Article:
Wednesday, 08 February 2017 02:13

Bots are responsible for more internet traffic than humans: Report


A new internet traffic report indicates that bots are responsible for more internet traffic than humans.

The Bot Traffic Report 2016 was compiled by Imperva Incapsula. It’s findings are quite surprising, but understandable in hindsight.

For the report, Imperva Incapsula generated data by analyzing “16.7+ billion visits to 100,000 randomly-selected domains.”

The biggest finding of the report is that humans only account for 48.2 percent of all online traffic. So called ‘good’ bots account for 22.9 percent of the traffic and ‘bad’ bots for the remaining 28.9 percent. Of these bots, 24.3 percent are ‘impersonators’ that “assume false identities to bypass security solutions.” In other words, these bots are used to orchestrate DDoS attacks.

Image and data: Imperva Incapsula

Image and data: Imperva Incapsula

On the ‘good’ bot side, 12.2 percent of the traffic comes from ‘feed fetchers’ that move content mobile and web applications. An additional 6.6 percent of ‘good’ traffic comes from search engine bots that crawl the web for data, within legal bounds of course.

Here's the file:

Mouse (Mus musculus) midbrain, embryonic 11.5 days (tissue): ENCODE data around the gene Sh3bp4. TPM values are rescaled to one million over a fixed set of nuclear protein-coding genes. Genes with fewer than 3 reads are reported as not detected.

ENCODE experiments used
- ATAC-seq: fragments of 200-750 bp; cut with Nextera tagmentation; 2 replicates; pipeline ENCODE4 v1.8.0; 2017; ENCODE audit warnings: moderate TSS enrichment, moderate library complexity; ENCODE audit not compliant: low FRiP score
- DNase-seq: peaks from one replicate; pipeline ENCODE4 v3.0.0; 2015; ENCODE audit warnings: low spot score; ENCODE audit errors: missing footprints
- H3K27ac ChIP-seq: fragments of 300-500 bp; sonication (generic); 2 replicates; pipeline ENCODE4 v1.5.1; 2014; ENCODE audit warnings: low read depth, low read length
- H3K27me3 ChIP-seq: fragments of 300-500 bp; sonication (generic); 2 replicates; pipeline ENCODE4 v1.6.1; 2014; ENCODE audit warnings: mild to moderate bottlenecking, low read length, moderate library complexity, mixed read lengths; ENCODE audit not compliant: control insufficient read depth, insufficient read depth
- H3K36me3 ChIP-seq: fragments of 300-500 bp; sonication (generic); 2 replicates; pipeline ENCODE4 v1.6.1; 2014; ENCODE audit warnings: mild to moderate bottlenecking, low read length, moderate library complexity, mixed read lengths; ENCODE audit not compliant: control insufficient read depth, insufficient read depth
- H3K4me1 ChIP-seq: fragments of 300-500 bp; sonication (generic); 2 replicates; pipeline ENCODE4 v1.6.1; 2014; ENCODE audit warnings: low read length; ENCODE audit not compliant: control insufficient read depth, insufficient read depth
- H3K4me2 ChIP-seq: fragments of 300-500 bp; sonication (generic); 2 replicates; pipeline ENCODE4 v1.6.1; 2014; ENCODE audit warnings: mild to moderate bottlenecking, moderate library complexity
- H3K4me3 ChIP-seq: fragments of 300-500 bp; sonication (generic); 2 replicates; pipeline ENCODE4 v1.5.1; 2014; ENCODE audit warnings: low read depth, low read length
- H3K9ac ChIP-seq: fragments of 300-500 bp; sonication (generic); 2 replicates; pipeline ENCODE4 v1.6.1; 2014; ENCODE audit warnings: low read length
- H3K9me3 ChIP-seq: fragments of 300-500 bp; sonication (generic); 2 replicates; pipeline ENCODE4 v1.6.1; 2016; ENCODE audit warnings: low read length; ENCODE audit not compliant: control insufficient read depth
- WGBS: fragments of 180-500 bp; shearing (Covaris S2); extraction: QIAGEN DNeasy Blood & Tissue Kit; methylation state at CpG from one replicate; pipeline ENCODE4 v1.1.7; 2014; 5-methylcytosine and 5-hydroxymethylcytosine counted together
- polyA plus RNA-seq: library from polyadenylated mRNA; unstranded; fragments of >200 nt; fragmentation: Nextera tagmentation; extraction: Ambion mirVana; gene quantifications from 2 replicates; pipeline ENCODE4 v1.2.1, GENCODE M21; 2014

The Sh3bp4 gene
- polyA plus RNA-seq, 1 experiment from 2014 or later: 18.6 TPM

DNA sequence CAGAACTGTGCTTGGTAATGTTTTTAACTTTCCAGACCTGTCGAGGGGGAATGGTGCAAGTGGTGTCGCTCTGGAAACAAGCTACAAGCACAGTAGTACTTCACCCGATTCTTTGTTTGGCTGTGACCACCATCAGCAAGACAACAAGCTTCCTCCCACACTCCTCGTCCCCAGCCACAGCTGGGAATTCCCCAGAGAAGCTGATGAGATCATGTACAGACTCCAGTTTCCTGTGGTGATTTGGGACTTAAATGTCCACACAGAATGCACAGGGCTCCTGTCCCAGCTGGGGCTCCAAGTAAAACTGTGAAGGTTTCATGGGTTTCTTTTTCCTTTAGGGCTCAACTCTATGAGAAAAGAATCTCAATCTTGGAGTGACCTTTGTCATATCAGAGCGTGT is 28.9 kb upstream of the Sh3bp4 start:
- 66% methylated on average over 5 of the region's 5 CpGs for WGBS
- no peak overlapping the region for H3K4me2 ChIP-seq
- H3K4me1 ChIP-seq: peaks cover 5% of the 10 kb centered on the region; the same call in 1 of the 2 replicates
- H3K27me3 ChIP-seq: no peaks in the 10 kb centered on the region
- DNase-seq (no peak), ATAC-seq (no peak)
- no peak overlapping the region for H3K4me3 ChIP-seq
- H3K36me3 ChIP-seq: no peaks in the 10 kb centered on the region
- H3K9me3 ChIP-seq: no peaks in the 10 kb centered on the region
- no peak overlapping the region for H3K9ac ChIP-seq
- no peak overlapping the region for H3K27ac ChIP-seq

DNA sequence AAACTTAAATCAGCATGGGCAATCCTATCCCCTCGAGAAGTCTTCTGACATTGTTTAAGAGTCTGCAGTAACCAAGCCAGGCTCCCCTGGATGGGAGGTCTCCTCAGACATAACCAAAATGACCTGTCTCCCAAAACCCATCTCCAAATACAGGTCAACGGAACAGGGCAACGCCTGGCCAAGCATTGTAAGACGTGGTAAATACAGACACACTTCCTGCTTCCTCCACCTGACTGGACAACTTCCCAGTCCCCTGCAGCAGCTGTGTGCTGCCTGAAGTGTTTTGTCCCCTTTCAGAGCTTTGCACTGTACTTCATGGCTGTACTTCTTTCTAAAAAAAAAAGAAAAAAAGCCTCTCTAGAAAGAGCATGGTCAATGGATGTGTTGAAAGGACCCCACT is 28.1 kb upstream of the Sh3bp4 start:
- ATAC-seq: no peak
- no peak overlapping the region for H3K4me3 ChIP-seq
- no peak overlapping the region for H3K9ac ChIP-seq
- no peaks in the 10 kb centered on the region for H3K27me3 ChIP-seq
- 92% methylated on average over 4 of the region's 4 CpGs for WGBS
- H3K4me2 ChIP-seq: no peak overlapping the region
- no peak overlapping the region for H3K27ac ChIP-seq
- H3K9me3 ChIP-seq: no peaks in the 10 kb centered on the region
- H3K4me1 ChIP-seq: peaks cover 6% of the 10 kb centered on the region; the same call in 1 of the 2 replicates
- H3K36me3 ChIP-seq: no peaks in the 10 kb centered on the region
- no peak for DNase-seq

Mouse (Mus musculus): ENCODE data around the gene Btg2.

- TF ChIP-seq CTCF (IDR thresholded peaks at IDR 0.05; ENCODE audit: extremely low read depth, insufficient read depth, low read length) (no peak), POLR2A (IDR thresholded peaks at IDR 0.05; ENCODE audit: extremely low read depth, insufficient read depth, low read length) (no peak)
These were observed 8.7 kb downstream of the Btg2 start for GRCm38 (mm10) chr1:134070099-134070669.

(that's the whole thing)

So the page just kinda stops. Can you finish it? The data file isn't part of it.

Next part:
Good bots are those bots that make it easier for us to browse the web. Bad bots are, well, bad. They’re used to orchestrate malicious attacks, generate spam, scrape the web for personal information and more.

The good news here is that traffic from bad bots has remained roughly the same since 2012. If anything, it’s come down a bit. Traffic from good bots has gone up slightly since 2012.

Image and data: Imperva Incapsula

Image and data: Imperva Incapsula

The report also indicates that up to half the traffic on reasonably sized websites comes from bots. Interestingly, over 93 percent of total traffic on small websites (with 0-10 daily visitors) comes from bots. This ratio of bots to humans goes down as the sites popularity goes up.

Media company Axios suggests that these stats are significant because bots cost advertisers around $7 billion in annual revenue. Many advertising companies and media houses have also invested heavily in ensuring that ads are seen by actual people rather than bots, which costs money.

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